Buddy - The Buddy Holly Story opened last night at The Princess of Wales Theatre in Toronto for a return engagement. This spectacular production of the hit musical boasts inspired casting and brings together the best performers from Buddy's astonishing decade-long run in London. This is Buddy's third trip to Toronto: the show had its triumphant North American premiere here in 1990 before travelling to Broadway and around North America; a second Toronto engagement in 1992 was equally successful. Without a doubt this is the best Buddy we have seen, supported by a benchmark interpretation by star Angus MacGregor as the pioneer rocker who became a pop icon. Discovered performing with his band in a Blackpool bar, MacGregor became the 14th "Buddy" to star in the musical on tour in the UK and in the West End, playing Buddy now for four years (and twice as long as the original Buddy Holly did).
Assembled by the "dream team" who produced the hugely successful Jolson, Buddy has the same winning formulaic style albeit set a decade later. Immediately upon entering the auditorium of the Princess of Wales, the fifties-era milieu is evoked by a simulated 1956 broadcast from country radio station KDAV in Lubbock, Texas, and a set hung with huge commercial billboards (Oldsmobile, Coke, Van Huesen). The effect of the garish colours and riot of neon is excellent and, as with Jolson, ideally sets the mood of time and place.
Painstaking research on Holly is evident as the story chronicles his life from his initial success, to his death in a plane crash in 1959, at age 21. Buddy's story begins at the small radio station in Texas where he is a rising country music star. His agent and local DJ, Hipockets Duncan (David Allman), secures a recording contract for Buddy at Decca Records in Nashville, but Buddy wants to play his "own" kind of music, rock and roll, that new and abhorrent sound associated with Black subculture and unfit for family broadcast. He leaves Nashville for a small recording venue in Clovis, New Mexico where manager Norman and wife Vi Petty (Tim Clarke and Helen Wassell) give Buddy & The Crickets (Adam Keast and Neil Dale) a chance to record demos. Holly's bumpy ride to stardom takes him to New York, where, after a 5-hour courtship, he marries Maria Elena Santiago (Theresa Kartell). Her influence on him forces a break with The Crickets and their manager, and sets Buddy onto a solo career. His decision to go on the road with Ritchie Valens (Alex Paez) and the Big Bopper (Mike Doyle) is one that ultimately kills him...and them...on "the day the music died."
What Jolson did for star Brian Conley, Buddy should do for Angus MacGregor. Several standout scenes in Buddy repeat the successful formula the producers used to make Jolson such a spectacular success. Toward the end of the first act we are transported to the Apollo Theatre in Harlem where Buddy Holly & The Crickets are the first white band to appear, introduced by a surprised and wisecracking emcee (Trevor Michael Georges). This intelligently crafted scene combines serious social issues with hilarious overtones to extraordinary effect. As in Jolson, the audience is part of the show and we feel we really are present at the historic musical event. Another "audience participation" scene precedes Holly's final concert (staged like the real thing at the Surf Ballroom in Clear Lake, Iowa on February 2, 1959) where emcee (Tommy Donbavand) has the audience exchange replica programs to find the winner of a contest. A captivating idea serving to "loosen up the crowd" that perhaps went on a little too long.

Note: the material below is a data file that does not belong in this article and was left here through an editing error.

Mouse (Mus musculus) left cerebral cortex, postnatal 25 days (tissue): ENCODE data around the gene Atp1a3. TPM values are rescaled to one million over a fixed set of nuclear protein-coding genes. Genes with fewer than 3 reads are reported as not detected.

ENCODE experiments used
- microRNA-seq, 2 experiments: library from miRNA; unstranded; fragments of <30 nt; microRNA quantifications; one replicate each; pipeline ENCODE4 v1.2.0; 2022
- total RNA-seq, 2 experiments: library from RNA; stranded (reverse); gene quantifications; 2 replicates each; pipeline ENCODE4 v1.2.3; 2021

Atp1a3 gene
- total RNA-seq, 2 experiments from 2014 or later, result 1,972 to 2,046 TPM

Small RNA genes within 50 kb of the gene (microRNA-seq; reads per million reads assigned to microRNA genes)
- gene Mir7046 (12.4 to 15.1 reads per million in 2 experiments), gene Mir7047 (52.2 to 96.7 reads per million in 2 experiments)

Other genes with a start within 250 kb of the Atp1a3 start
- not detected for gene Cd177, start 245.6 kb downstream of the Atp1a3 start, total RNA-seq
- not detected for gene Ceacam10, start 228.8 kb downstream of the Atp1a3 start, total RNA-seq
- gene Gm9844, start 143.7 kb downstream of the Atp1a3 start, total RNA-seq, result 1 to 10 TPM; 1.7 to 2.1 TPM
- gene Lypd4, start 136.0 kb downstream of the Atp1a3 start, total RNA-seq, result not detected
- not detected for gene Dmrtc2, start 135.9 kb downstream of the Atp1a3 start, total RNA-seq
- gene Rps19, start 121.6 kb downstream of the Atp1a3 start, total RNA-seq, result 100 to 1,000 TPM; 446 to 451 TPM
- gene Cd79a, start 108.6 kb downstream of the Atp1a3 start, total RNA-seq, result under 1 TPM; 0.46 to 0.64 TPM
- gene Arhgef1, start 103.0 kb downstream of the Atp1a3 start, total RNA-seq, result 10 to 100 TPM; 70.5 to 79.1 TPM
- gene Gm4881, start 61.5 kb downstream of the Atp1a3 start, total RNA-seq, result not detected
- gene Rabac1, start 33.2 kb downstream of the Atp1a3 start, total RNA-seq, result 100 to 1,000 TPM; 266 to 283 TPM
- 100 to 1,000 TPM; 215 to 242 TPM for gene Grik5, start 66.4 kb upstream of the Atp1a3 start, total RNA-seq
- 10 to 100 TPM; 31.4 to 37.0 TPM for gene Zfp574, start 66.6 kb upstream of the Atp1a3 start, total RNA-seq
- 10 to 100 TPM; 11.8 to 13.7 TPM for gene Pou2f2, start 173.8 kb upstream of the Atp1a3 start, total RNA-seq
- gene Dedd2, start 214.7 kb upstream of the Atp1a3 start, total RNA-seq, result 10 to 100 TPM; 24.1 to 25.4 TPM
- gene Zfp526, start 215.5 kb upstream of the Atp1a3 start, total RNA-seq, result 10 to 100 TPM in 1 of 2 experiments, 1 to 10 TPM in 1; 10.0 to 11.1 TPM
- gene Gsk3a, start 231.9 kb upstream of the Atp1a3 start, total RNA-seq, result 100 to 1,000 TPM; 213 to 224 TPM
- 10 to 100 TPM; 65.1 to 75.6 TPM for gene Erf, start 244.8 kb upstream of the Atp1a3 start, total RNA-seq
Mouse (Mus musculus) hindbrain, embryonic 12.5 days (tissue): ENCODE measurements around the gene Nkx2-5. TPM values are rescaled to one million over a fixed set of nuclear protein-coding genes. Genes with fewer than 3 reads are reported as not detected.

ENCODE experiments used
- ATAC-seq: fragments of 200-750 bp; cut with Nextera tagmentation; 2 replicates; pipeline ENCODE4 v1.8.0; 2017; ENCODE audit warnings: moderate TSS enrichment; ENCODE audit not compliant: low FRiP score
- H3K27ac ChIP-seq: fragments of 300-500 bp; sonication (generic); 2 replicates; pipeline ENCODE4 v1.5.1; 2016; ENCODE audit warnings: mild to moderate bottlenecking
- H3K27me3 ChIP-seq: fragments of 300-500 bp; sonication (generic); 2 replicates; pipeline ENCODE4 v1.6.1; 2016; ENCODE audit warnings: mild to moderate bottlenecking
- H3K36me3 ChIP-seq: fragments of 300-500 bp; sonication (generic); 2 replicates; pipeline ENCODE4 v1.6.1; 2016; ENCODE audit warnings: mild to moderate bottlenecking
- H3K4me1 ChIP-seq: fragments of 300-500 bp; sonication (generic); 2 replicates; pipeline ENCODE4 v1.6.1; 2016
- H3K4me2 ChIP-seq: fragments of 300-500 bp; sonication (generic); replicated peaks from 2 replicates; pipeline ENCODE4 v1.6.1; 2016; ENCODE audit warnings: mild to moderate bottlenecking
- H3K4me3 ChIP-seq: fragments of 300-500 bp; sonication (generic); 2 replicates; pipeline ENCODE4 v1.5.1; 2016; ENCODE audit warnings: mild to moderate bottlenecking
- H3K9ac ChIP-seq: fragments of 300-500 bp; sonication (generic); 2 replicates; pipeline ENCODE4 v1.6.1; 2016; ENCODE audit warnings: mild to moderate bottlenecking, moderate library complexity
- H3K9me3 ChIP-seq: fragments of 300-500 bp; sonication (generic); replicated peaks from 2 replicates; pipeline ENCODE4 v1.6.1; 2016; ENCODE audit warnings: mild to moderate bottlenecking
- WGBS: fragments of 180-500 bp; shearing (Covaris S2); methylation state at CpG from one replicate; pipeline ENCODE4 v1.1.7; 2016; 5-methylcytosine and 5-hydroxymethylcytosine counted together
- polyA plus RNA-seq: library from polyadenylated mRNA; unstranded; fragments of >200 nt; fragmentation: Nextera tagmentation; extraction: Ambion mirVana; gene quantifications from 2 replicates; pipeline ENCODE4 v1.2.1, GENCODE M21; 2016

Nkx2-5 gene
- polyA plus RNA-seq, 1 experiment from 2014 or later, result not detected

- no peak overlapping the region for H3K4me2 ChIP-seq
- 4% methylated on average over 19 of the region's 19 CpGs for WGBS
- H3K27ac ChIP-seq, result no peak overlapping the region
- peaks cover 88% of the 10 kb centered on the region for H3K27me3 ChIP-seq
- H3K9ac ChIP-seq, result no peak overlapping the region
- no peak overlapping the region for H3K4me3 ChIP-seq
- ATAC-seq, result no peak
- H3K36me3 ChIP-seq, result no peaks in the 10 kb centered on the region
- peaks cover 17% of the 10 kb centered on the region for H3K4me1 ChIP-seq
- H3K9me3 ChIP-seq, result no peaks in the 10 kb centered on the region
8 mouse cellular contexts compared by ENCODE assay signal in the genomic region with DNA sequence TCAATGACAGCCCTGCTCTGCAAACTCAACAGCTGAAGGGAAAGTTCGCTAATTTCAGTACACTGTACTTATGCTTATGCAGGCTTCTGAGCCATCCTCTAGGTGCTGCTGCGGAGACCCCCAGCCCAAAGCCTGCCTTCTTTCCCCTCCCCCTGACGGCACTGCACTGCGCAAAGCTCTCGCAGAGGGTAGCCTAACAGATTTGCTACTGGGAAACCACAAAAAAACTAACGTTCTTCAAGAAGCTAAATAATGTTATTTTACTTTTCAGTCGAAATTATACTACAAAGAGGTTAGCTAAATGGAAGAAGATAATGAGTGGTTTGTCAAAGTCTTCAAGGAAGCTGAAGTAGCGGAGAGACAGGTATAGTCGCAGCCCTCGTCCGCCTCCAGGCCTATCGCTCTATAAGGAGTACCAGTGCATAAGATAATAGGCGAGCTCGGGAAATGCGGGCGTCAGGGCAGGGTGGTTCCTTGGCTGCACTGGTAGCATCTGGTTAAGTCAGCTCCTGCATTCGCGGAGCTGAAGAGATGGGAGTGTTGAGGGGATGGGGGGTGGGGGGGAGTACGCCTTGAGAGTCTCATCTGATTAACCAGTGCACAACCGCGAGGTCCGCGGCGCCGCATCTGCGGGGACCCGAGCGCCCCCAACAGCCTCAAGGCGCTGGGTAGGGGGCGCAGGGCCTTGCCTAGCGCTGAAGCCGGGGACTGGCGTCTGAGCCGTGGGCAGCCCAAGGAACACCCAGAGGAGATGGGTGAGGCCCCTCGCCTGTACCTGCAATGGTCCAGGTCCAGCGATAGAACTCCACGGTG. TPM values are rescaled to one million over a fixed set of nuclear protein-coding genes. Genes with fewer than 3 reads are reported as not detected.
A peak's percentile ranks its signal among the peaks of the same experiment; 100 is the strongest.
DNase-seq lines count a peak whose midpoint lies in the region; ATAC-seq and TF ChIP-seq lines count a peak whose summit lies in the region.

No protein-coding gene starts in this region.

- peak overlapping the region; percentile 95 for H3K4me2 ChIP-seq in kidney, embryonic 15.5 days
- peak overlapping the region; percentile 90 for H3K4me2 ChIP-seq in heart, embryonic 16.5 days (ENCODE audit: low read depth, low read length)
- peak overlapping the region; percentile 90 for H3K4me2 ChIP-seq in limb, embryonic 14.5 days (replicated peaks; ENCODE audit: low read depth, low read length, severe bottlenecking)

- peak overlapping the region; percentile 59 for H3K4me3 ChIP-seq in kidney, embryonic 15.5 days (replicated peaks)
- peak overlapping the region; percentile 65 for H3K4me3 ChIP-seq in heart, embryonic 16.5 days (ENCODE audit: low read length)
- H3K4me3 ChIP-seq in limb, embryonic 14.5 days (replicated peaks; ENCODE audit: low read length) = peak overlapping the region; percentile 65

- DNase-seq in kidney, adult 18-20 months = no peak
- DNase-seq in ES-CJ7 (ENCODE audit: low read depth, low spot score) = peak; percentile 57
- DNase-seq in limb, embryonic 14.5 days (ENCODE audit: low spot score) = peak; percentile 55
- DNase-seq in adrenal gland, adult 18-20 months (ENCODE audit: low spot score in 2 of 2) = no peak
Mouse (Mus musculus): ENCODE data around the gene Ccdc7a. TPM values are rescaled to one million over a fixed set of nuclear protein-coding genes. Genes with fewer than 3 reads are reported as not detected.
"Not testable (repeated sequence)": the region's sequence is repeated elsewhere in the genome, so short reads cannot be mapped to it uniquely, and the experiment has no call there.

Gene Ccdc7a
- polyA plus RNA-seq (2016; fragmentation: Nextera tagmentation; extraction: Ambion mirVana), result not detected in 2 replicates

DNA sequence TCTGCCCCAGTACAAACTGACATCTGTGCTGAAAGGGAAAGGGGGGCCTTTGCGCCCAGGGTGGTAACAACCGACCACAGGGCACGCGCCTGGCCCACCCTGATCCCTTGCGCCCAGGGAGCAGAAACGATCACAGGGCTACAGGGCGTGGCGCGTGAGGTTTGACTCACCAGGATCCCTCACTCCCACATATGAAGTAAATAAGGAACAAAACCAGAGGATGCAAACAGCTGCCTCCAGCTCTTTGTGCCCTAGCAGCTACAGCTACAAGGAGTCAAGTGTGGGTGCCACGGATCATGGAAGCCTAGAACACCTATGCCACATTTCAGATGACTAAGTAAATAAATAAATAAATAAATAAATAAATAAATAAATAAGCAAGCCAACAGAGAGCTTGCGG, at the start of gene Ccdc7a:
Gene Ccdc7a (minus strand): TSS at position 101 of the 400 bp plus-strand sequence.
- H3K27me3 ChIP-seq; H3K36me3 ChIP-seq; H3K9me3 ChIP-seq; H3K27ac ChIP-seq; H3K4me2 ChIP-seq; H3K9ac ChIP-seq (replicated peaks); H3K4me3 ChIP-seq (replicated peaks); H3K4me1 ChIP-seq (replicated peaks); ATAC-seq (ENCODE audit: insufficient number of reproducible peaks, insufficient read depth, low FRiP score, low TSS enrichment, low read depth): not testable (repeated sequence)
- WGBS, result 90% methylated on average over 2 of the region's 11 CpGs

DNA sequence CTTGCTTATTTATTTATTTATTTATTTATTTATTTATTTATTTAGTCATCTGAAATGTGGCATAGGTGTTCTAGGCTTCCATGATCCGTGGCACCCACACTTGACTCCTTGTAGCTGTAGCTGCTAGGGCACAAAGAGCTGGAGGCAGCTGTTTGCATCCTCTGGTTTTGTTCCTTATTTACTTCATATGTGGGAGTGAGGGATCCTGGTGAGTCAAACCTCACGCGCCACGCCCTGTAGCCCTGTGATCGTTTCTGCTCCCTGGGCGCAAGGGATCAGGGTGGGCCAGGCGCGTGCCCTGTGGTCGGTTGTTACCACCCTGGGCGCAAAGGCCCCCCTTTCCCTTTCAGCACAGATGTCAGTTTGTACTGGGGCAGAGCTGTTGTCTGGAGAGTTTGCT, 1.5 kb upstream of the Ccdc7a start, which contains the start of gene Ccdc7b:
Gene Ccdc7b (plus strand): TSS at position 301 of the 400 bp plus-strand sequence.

The dazzling cast of actors and classically-trained musicians create an extravaganza that leaves the audience thrilled, on their feet, and screaming for more. Possibly blasphemous to his legion of fans, we are not that fond of Holly's music, but as with Jolson's, you don't have to be. The overall effect is just that amazing. MacGregor, who will be leaving the show after the Toronto engagement, is completely believable as Buddy. His lanky frame with horn-rimmed glasses (now into his 38th pair in 10 years) is supported by a strong voice that interprets Holly's music perfectly. He bounds, leaps and knee-slides (20.6 miles of them, wearing out 740 pairs of trousers, the production's statisticians inform us) over the stage to the screams of many audience participants who danced in the aisles.
The supporting cast are a magical mix of classically trained singers and instrumentalists who also do an admirable job of acting. Noteworthy are the hysterical Trevor Michael Georges as the Apollo's "main man" who quips and jests his way through the big scene shocked at the surprising welcome "honky" Holly receives in Harlem. The final staged concert features Mike Doyle's awesome interpretation of the Big Bopper bringing down the house while gyrating and gesturing Alex Paez (from the 1992 Toronto production) as Valens elicits many a blush and swoon.
All of Holly's songs are here, including That'll Be the Day; Peggy Sue (formerly Cindy Lou!); It's So Easy; and finally with his stagemates, the Big Bopper's Chantilly Lace and Richie Valens' La Bamba. They are polished, professional and exciting to watch. One caveat is the sound level: clear and sure but at ear-bleeding decibels reminiscent of stadium concerts of our youth.